The Age of Fire is a key milestone for a would-be technological civilization. Fire is a dividing line, a technology that gave us far more effectiveness. Fire provides heat, light, cooking, defense, fire-hardened wood and clay, and eventually metallurgy.
The Age of the Electron is another key technological milestone. Electricity provides heat and light without fire’s dangers and difficulties, it drives motors, and enables long-distance communication. It leads to an incredible array of technologies.
The Age of the Algorithm is just as much of a game-changer.
A primary characteristic of these Ages is the sweeping technological change involved, the broad range of new technologies that arise from a single new tool.
The three I mentioned don’t form an exclusive list by any stretch. We might, for instance, equally consider the Age of the Plow or the Age of Human Flight. I mention the first two only as crucial stepping stones to the third.
Algorithms enable computation, and to some extent what I’m calling the Age of the Algorithm is more properly called the Age of the Computer. But a computer without an algorithm is just a boat anchor, and the focus here is on algorithms.
That said, Age of the Computer is the more appropriate, since the true dividing line is the electronic machines that perform complex algorithms at high speed and with complete accuracy. In reality, the idea of an algorithm predates computers considerably. An algorithm is simply a set of instructions for doing something (long division, for example).
So while it really is the electronic calculators that have changed the game, without algorithms they’re just metal, plastic, and sand. Besides, Age of the Algorithm appeals to my alliterative appreciation.
Two important phrases from the above are “high speed” and “complete accuracy” — these are the real game-changers.
A “computer” used to mean a person who did math — presumably someone who was well-trained and good at it, because it’s easy to make mistakes doing math by hand. The very first computing machines were purpose-built to generate accurate tables for logarithms, trigonometry (sines and cosines), and navigation.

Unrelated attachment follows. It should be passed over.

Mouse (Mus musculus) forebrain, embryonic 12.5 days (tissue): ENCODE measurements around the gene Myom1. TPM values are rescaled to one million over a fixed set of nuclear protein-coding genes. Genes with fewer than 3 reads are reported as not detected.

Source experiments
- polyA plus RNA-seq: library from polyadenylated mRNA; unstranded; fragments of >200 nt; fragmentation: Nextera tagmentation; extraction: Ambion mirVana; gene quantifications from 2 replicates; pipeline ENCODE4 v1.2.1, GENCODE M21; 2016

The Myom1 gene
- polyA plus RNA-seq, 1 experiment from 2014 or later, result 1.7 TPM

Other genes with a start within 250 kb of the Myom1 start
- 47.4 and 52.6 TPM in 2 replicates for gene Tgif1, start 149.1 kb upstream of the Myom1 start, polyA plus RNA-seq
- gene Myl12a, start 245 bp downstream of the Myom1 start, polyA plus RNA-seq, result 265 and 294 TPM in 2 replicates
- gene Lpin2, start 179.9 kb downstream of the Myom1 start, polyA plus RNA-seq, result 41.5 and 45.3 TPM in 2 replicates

General purpose computing, and the programming languages that enabled it, catapulted these systems into the stratosphere. Our ability to compute complex and elaborate functions, accurately and quickly, is a step into a world as new as the one with electric lights or the one with fire.
As the computing industry matured, another important attribute changed the game: the small size of calculating devices. Digital watches became a thing. Now we carry extremely powerful computers around in our pockets (along with large digital libraries, video cameras, display screens, online access, GPS, and advanced communications).
Quite some distance from the first human-controlled fire.
Back in 2019 I wrote a series of posts about virtual reality. (I’ve written even more extensively about algorithms.) Then 2020 derailed so many things, and that series has been sitting on a siding ever since.
Picking up the thread, a lot centers on this diagram:
Which seeks to compare levels of organization of two implementations of consciousness — one we know exists and one we can currently only speculate about.
I’m referring to the box in the upper right, the one labeled “Mind” — we have no idea whether an algorithm can produce a mind. Put another way, we have no idea if our minds are the consequence of an algorithmic process. The question is one of the more contentious ones among those who study consciousness.